Looking for a smart way to dramatically lower your risk of developing a number of chronic and potentially life–threatening diseases, including heart problems, stroke, Type 2 diabetes and obesity? Well, maybe it's time you

took a look at the benefits of whole grains.



Healthy adults should get between six and eight servings of grains each day, according to Canada's Food Guide. At least half of those should be whole grains from a wide variety of sources, including oats, barley, quinoa and brown rice.



Why whole grains? Well, the numbers may surprise you. According to the Whole Grains Council, research shows that a diet rich in these foods can lower the risk of stroke by 30% to 35%; Type 2 diabetes by between 21% and 30%; and heart disease by 25% to 28%. A no–brainer, right?



“Many people still don't get enough whole grains,” says registered dietitian Samara Felesky–Hunt, one of Canada's leading nutrition experts. “In these busy times, we're often eating on the run and depriving ourselves of the

essential nutrients we need to stay strong and healthy. Your body needs whole grains.”



So how do you know if you're reaping the benefits of real whole grain? To start, check food labels for the Whole Grains Council stamp. (More information and a list of full grains can be found at www.wholegrainscouncil.org.)



Another tip that Felesky–Hunt recommends to vary your intake is by incorporating products such as Ryza, a low–fat rice beverage with a naturally sweet, nutty taste, into your diet. Made right here in Canada from non–genetically modified, whole–grain, North American brown rice, just a single glass has 16 grams of whole grains–an entire serving–in delicious, drinkable form. Bonus points: ryza is fortified with calcium, vitamin D, vitamin A, vitamin B2 and vitamin B12, while low in sodium.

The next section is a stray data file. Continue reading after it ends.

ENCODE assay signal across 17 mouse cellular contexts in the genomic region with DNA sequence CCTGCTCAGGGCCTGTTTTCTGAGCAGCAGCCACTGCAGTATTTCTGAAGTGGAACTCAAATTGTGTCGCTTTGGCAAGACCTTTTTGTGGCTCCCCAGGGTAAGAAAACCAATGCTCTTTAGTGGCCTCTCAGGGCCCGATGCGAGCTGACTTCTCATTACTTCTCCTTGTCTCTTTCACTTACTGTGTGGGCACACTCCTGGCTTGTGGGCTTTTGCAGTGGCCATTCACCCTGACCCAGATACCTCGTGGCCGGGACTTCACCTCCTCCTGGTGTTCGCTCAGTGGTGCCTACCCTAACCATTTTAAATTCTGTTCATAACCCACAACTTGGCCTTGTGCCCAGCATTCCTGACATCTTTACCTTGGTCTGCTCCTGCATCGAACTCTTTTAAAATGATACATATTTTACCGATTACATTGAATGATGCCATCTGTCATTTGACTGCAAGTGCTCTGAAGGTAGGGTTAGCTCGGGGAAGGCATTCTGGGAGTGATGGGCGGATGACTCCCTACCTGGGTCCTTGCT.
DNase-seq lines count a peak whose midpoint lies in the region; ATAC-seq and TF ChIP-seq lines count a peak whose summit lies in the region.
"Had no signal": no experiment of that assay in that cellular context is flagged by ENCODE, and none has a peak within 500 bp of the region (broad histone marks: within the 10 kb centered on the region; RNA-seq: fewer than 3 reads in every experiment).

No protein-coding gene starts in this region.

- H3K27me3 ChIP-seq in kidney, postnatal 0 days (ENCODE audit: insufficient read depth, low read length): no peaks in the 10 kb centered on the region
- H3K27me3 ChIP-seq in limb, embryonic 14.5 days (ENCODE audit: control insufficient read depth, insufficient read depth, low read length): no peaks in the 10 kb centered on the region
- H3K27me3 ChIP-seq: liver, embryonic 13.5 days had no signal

Felesky–Hunt recommends substituting Ryza for milk in everything from your morning coffee to your recipes. And for finicky little ones, it's a big hit when whipped in a blender as a smoothie with fresh or frozen berries and

crushed ice.



“It's never too late to begin eating well,” says Felesky–Hunt. “But it's especially important to start good eating habits early––especially if you want your kids to grow to live long, healthy lives. Who doesn't want that?”